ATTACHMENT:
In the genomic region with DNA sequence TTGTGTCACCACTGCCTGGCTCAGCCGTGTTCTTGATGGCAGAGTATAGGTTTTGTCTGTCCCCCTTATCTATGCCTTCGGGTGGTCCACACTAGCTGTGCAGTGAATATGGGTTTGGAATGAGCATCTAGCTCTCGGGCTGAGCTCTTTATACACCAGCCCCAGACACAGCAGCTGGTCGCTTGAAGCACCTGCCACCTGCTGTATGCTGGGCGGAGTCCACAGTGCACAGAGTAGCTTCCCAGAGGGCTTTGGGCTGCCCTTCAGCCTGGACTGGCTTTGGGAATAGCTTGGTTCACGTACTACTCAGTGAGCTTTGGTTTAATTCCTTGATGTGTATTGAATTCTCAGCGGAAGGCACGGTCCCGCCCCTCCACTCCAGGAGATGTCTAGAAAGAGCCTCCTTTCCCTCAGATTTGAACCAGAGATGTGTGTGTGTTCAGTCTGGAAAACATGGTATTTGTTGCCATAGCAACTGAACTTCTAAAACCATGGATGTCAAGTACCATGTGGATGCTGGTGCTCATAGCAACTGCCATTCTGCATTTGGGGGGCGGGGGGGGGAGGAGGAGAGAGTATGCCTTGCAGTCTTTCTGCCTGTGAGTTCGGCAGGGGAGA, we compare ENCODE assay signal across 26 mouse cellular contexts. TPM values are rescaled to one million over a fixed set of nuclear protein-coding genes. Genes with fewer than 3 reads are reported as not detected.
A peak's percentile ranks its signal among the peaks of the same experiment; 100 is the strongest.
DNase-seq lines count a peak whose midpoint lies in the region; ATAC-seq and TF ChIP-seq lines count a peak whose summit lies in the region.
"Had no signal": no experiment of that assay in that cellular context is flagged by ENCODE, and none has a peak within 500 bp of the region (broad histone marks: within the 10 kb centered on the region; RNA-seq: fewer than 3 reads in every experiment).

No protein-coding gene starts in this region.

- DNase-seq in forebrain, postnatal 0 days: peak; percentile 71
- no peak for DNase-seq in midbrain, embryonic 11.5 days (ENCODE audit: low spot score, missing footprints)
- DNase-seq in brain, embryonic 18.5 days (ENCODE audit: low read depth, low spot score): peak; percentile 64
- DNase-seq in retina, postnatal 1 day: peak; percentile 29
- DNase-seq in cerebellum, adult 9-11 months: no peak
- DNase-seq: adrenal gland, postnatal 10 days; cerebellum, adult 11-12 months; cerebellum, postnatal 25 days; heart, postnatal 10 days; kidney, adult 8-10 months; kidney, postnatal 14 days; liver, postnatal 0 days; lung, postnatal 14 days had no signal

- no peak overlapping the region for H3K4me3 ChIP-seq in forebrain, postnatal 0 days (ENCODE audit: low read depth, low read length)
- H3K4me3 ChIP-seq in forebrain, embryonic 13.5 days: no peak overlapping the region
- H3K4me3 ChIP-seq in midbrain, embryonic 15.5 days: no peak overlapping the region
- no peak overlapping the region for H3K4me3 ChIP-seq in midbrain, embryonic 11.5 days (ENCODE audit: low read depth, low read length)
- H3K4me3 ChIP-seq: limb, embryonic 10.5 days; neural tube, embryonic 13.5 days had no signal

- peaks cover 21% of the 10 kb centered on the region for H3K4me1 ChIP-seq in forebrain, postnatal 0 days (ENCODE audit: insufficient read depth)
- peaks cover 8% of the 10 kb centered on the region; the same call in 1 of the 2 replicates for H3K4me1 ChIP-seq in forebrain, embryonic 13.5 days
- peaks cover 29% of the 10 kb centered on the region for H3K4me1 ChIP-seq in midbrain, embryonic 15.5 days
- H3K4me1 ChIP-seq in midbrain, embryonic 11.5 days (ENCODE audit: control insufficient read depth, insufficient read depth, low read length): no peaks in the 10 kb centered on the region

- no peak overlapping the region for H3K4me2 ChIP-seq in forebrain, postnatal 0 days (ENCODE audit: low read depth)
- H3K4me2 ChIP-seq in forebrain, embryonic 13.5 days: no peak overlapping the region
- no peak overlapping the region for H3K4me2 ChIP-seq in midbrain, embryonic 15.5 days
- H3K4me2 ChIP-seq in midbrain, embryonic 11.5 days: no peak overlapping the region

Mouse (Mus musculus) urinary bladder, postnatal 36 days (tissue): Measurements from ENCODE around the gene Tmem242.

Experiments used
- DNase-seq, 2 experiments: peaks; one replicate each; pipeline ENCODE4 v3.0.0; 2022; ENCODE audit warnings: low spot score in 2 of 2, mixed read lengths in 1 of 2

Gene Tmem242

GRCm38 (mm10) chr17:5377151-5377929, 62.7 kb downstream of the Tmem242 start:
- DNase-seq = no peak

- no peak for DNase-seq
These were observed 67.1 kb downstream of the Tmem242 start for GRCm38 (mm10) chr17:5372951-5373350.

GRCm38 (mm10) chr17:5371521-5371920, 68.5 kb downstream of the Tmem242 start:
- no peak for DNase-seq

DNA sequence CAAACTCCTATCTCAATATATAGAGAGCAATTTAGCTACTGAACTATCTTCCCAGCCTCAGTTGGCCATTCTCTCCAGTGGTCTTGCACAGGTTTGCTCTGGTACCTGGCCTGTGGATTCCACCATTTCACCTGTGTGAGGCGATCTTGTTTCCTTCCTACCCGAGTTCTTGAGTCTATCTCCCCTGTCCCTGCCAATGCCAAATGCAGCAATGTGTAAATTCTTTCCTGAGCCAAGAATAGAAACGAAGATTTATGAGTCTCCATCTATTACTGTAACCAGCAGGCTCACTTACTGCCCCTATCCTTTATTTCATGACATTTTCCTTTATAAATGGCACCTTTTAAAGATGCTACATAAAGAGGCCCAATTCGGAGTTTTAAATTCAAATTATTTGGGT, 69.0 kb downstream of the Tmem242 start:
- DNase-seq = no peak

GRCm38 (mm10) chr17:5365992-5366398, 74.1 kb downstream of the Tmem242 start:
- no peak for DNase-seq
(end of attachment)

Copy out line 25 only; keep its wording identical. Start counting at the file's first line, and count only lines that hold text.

Mouse (Mus musculus) urinary bladder, postnatal 36 days (tissue): Measurements from ENCODE around the gene Tmem242.